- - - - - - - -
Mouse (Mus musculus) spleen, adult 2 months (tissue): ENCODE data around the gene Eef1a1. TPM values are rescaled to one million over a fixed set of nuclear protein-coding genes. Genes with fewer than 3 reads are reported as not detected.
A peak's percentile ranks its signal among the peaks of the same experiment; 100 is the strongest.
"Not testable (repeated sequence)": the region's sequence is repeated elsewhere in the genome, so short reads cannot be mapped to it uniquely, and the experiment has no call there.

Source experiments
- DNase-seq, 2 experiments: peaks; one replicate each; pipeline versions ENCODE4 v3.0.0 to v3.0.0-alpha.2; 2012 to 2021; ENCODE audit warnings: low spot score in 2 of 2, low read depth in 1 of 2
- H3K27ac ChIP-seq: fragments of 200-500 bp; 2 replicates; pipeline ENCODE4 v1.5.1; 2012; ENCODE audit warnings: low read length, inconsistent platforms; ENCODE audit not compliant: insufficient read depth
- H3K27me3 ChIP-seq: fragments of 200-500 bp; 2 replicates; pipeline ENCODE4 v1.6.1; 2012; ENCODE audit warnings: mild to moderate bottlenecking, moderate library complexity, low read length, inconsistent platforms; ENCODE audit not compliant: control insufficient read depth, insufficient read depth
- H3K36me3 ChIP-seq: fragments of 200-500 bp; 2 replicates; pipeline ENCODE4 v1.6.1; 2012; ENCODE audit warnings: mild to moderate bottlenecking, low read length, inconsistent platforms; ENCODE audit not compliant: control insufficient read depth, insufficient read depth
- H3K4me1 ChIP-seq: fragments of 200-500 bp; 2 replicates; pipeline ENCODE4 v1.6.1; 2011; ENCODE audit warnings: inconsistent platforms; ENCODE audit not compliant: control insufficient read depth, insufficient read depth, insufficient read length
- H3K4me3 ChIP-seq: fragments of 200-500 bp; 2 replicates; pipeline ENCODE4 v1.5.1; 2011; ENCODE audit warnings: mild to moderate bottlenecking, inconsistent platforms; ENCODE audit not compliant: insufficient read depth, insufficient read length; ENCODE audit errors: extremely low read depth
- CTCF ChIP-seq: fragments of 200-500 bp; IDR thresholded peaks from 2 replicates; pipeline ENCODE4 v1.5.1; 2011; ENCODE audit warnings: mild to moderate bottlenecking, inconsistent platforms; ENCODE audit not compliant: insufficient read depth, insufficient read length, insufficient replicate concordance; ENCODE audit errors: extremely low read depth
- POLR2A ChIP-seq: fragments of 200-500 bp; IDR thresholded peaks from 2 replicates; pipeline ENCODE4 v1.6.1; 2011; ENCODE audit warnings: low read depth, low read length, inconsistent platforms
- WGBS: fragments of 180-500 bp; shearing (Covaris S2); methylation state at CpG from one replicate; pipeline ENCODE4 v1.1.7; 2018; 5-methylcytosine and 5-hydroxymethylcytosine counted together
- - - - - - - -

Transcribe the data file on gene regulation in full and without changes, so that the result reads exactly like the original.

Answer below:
Mouse (Mus musculus) spleen, adult 2 months (tissue): ENCODE data around the gene Eef1a1. TPM values are rescaled to one million over a fixed set of nuclear protein-coding genes. Genes with fewer than 3 reads are reported as not detected.
A peak's percentile ranks its signal among the peaks of the same experiment; 100 is the strongest.
"Not testable (repeated sequence)": the region's sequence is repeated elsewhere in the genome, so short reads cannot be mapped to it uniquely, and the experiment has no call there.

Source experiments
- DNase-seq, 2 experiments: peaks; one replicate each; pipeline versions ENCODE4 v3.0.0 to v3.0.0-alpha.2; 2012 to 2021; ENCODE audit warnings: low spot score in 2 of 2, low read depth in 1 of 2
- H3K27ac ChIP-seq: fragments of 200-500 bp; 2 replicates; pipeline ENCODE4 v1.5.1; 2012; ENCODE audit warnings: low read length, inconsistent platforms; ENCODE audit not compliant: insufficient read depth
- H3K27me3 ChIP-seq: fragments of 200-500 bp; 2 replicates; pipeline ENCODE4 v1.6.1; 2012; ENCODE audit warnings: mild to moderate bottlenecking, moderate library complexity, low read length, inconsistent platforms; ENCODE audit not compliant: control insufficient read depth, insufficient read depth
- H3K36me3 ChIP-seq: fragments of 200-500 bp; 2 replicates; pipeline ENCODE4 v1.6.1; 2012; ENCODE audit warnings: mild to moderate bottlenecking, low read length, inconsistent platforms; ENCODE audit not compliant: control insufficient read depth, insufficient read depth
- H3K4me1 ChIP-seq: fragments of 200-500 bp; 2 replicates; pipeline ENCODE4 v1.6.1; 2011; ENCODE audit warnings: inconsistent platforms; ENCODE audit not compliant: control insufficient read depth, insufficient read depth, insufficient read length
- H3K4me3 ChIP-seq: fragments of 200-500 bp; 2 replicates; pipeline ENCODE4 v1.5.1; 2011; ENCODE audit warnings: mild to moderate bottlenecking, inconsistent platforms; ENCODE audit not compliant: insufficient read depth, insufficient read length; ENCODE audit errors: extremely low read depth
- CTCF ChIP-seq: fragments of 200-500 bp; IDR thresholded peaks from 2 replicates; pipeline ENCODE4 v1.5.1; 2011; ENCODE audit warnings: mild to moderate bottlenecking, inconsistent platforms; ENCODE audit not compliant: insufficient read depth, insufficient read length, insufficient replicate concordance; ENCODE audit errors: extremely low read depth
- POLR2A ChIP-seq: fragments of 200-500 bp; IDR thresholded peaks from 2 replicates; pipeline ENCODE4 v1.6.1; 2011; ENCODE audit warnings: low read depth, low read length, inconsistent platforms
- WGBS: fragments of 180-500 bp; shearing (Covaris S2); methylation state at CpG from one replicate; pipeline ENCODE4 v1.1.7; 2018; 5-methylcytosine and 5-hydroxymethylcytosine counted together